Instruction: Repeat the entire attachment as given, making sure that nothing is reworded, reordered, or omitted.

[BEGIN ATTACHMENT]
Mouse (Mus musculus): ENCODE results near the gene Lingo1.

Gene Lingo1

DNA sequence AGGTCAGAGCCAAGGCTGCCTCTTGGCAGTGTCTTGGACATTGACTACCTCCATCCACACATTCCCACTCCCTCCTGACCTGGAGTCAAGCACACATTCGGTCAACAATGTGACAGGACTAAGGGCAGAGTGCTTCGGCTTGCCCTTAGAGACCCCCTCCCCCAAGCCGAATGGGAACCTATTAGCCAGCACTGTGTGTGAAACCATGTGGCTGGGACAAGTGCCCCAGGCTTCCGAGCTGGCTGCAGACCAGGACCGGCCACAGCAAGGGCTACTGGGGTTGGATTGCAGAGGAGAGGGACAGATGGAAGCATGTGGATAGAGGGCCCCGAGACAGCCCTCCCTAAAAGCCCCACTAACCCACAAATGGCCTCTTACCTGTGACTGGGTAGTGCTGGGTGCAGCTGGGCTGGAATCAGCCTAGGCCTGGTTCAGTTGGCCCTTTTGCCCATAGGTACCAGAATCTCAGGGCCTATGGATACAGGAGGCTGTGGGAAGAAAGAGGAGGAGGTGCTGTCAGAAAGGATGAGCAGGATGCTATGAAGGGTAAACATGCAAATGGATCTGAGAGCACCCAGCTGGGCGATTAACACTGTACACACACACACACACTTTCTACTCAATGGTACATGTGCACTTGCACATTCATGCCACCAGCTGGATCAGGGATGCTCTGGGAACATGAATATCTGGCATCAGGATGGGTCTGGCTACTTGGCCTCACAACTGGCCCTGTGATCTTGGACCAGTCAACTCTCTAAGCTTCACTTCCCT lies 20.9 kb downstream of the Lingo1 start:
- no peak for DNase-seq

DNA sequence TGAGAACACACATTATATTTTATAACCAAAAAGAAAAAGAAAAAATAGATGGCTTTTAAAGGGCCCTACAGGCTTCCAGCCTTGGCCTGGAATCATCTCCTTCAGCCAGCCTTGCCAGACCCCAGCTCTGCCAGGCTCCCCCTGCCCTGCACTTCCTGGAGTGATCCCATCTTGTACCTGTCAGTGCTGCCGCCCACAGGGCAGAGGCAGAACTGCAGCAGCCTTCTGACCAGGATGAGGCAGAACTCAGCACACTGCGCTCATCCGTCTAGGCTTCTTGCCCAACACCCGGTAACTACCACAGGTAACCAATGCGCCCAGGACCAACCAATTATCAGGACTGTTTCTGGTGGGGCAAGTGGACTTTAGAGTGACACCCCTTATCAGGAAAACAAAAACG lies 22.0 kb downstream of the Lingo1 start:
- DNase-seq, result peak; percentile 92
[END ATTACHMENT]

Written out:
Mouse (Mus musculus): ENCODE results near the gene Lingo1.

Gene Lingo1

DNA sequence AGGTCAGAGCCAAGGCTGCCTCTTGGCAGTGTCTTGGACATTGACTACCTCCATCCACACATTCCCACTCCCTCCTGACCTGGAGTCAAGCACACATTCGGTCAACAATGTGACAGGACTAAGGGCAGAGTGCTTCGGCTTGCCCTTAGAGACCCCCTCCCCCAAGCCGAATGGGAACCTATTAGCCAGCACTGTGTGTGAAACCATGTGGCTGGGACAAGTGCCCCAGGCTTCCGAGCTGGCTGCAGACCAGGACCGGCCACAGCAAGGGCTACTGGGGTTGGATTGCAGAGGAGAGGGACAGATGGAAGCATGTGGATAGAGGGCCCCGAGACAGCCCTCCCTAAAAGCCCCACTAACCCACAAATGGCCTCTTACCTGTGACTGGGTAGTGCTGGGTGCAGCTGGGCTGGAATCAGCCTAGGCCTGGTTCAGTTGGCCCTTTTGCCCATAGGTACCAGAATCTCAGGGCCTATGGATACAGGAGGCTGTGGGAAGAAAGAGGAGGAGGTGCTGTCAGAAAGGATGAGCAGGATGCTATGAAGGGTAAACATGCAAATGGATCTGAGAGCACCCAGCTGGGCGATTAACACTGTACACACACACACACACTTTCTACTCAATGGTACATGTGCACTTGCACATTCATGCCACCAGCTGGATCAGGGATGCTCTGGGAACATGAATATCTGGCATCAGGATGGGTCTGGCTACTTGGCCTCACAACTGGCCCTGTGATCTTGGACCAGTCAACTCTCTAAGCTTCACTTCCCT lies 20.9 kb downstream of the Lingo1 start:
- no peak for DNase-seq

DNA sequence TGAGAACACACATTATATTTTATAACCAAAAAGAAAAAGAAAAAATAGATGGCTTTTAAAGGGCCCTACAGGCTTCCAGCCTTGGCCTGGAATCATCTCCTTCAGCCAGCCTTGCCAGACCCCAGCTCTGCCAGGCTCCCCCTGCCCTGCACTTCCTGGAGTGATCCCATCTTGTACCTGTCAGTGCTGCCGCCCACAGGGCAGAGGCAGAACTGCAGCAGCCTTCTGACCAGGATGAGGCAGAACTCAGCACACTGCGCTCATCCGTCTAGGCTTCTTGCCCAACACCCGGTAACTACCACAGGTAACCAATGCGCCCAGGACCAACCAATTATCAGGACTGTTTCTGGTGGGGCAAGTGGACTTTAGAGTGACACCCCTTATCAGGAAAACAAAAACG lies 22.0 kb downstream of the Lingo1 start:
- DNase-seq, result peak; percentile 92